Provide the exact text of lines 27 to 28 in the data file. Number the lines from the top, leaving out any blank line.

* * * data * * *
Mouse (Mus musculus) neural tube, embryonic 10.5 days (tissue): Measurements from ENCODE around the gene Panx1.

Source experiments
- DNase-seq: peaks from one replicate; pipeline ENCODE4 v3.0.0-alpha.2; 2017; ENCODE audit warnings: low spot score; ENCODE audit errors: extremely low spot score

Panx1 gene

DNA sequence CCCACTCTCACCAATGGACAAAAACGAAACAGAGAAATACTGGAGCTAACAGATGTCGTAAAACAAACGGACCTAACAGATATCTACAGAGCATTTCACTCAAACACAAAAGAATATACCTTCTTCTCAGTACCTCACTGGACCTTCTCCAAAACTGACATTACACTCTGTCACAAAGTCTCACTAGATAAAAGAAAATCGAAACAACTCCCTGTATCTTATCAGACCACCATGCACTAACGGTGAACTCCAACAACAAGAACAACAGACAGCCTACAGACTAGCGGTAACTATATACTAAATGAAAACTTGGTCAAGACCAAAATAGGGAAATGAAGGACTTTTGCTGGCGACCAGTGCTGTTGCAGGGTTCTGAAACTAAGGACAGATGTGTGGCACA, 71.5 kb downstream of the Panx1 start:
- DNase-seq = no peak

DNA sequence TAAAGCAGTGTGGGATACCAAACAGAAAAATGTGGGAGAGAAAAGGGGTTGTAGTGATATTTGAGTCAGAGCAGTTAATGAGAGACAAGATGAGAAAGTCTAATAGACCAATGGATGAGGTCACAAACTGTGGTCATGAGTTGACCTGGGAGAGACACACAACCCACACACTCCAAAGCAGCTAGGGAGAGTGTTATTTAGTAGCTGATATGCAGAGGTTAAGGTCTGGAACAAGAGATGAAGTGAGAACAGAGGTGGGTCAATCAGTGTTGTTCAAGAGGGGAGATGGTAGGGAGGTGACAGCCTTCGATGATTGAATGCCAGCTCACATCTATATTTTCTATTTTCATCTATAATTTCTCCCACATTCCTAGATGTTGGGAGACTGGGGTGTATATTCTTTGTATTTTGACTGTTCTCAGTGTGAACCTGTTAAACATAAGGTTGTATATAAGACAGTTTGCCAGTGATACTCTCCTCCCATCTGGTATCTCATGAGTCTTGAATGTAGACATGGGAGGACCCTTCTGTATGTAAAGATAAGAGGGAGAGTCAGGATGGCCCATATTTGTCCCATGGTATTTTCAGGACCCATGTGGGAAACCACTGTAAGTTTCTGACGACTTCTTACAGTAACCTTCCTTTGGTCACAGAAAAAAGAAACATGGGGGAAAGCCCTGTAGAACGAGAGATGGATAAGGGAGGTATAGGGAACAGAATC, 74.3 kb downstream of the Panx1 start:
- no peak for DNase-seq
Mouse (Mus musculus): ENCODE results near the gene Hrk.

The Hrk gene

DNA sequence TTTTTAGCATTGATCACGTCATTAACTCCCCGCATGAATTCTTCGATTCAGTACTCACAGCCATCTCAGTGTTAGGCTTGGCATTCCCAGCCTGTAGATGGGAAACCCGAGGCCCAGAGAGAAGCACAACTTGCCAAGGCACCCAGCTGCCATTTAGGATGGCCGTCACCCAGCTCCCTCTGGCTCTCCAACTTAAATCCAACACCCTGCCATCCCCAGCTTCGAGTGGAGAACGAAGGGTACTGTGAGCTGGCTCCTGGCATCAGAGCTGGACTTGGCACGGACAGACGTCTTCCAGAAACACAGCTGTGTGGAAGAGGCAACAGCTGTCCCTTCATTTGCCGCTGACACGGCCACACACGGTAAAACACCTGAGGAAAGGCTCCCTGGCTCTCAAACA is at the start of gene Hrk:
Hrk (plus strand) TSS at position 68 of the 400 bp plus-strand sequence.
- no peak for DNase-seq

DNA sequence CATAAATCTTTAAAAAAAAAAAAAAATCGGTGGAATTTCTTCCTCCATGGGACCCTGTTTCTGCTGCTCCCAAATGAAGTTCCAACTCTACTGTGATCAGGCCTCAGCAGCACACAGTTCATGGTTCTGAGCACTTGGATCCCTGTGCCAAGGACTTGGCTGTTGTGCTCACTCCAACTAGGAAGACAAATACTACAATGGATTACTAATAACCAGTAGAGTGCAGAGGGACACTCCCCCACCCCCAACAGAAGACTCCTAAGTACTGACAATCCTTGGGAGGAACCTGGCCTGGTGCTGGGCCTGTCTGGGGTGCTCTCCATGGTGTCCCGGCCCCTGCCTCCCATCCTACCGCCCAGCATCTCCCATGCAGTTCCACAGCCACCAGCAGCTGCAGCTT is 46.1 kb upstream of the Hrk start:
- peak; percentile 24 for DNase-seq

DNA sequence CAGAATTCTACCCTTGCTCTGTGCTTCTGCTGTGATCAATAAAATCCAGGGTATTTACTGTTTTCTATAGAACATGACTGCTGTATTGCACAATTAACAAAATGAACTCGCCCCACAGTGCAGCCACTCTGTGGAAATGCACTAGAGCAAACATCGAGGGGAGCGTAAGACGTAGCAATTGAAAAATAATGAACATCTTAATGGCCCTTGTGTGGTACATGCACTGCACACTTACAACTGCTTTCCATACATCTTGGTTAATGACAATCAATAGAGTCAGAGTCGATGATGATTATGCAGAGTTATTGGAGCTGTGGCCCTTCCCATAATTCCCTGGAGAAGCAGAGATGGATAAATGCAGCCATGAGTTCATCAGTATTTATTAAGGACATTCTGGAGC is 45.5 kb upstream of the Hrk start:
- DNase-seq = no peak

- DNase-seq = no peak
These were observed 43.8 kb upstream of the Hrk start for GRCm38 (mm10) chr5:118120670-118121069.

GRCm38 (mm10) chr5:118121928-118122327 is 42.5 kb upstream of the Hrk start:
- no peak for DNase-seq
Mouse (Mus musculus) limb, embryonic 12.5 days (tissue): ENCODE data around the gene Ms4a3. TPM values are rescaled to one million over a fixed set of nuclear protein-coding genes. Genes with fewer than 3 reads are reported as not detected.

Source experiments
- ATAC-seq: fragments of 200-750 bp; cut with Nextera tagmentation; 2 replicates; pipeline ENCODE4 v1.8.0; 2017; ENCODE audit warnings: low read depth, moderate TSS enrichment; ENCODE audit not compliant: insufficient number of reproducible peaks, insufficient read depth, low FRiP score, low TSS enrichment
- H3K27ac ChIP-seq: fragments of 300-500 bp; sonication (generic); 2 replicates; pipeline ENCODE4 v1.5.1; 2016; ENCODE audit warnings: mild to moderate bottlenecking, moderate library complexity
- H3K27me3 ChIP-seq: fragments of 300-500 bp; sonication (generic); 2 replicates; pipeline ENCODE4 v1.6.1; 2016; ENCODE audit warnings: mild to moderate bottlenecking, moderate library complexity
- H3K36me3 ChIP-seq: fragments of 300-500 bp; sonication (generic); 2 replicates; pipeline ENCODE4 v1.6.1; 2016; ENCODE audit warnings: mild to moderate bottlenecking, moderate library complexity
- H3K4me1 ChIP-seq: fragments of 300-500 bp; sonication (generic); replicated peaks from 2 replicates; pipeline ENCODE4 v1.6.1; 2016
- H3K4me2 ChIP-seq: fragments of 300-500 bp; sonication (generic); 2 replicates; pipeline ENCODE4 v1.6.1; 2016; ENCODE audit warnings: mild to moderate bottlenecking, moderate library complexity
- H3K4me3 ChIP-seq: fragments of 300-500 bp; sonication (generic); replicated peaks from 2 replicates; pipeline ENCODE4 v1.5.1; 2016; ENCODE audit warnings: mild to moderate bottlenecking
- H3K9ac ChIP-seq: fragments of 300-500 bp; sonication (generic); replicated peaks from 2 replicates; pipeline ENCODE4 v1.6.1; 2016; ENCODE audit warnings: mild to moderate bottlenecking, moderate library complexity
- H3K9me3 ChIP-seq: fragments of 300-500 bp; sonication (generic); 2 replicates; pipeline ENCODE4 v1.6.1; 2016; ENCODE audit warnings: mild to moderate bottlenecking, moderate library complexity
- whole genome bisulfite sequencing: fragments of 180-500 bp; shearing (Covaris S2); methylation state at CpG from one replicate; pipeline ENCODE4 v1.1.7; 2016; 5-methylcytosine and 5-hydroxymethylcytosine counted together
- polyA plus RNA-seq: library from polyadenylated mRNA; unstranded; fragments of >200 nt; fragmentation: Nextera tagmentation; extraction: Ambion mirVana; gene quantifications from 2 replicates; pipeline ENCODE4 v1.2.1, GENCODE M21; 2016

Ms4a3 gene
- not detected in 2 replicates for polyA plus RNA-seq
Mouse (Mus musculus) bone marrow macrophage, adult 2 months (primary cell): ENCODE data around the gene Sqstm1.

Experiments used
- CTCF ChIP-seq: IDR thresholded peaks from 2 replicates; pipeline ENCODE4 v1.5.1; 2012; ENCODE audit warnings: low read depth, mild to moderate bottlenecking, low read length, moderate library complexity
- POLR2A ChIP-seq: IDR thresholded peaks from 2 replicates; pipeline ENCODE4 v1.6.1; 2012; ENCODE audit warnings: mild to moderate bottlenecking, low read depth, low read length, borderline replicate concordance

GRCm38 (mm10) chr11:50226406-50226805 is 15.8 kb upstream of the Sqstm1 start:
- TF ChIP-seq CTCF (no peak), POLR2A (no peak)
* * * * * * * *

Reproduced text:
- H3K36me3 ChIP-seq: fragments of 300-500 bp; sonication (generic); 2 replicates; pipeline ENCODE4 v1.6.1; 2016; ENCODE audit warnings: mild to moderate bottlenecking, moderate library complexity
- H3K4me1 ChIP-seq: fragments of 300-500 bp; sonication (generic); replicated peaks from 2 replicates; pipeline ENCODE4 v1.6.1; 2016